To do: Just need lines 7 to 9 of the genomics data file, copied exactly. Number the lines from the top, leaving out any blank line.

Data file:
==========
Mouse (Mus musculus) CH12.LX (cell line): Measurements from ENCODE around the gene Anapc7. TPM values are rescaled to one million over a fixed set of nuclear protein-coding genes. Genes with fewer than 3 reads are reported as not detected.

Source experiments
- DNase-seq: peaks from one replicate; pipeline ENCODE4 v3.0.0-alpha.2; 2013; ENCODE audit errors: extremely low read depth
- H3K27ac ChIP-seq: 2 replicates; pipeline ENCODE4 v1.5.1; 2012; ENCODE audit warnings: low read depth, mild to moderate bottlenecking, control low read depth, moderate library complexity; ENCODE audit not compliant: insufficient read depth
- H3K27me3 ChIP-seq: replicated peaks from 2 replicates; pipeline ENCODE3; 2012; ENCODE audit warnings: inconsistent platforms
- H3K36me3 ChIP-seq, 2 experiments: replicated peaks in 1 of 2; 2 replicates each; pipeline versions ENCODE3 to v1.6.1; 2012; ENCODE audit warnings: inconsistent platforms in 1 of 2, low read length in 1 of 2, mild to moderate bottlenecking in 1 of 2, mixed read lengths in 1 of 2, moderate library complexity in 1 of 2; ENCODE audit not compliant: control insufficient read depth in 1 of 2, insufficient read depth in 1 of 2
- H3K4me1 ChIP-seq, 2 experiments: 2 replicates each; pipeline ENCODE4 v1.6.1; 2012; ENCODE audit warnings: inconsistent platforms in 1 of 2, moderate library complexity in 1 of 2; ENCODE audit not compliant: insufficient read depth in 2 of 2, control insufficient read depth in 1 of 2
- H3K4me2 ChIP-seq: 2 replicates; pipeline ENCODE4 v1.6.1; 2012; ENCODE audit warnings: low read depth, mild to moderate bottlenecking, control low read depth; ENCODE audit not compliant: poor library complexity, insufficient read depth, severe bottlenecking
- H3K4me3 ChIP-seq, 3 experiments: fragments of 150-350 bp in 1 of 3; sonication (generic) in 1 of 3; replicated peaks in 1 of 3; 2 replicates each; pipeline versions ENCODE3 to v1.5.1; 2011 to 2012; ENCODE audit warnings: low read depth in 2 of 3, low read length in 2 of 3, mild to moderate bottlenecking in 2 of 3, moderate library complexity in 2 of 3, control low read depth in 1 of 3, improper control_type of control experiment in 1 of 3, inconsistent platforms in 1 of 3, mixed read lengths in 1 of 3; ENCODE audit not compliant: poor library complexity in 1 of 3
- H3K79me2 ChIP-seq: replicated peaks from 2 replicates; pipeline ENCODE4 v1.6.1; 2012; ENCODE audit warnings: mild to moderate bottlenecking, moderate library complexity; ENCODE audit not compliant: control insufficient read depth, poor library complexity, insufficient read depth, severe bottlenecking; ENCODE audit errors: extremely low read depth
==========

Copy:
- H3K4me1 ChIP-seq, 2 experiments: 2 replicates each; pipeline ENCODE4 v1.6.1; 2012; ENCODE audit warnings: inconsistent platforms in 1 of 2, moderate library complexity in 1 of 2; ENCODE audit not compliant: insufficient read depth in 2 of 2, control insufficient read depth in 1 of 2
- H3K4me2 ChIP-seq: 2 replicates; pipeline ENCODE4 v1.6.1; 2012; ENCODE audit warnings: low read depth, mild to moderate bottlenecking, control low read depth; ENCODE audit not compliant: poor library complexity, insufficient read depth, severe bottlenecking
- H3K4me3 ChIP-seq, 3 experiments: fragments of 150-350 bp in 1 of 3; sonication (generic) in 1 of 3; replicated peaks in 1 of 3; 2 replicates each; pipeline versions ENCODE3 to v1.5.1; 2011 to 2012; ENCODE audit warnings: low read depth in 2 of 3, low read length in 2 of 3, mild to moderate bottlenecking in 2 of 3, moderate library complexity in 2 of 3, control low read depth in 1 of 3, improper control_type of control experiment in 1 of 3, inconsistent platforms in 1 of 3, mixed read lengths in 1 of 3; ENCODE audit not compliant: poor library complexity in 1 of 3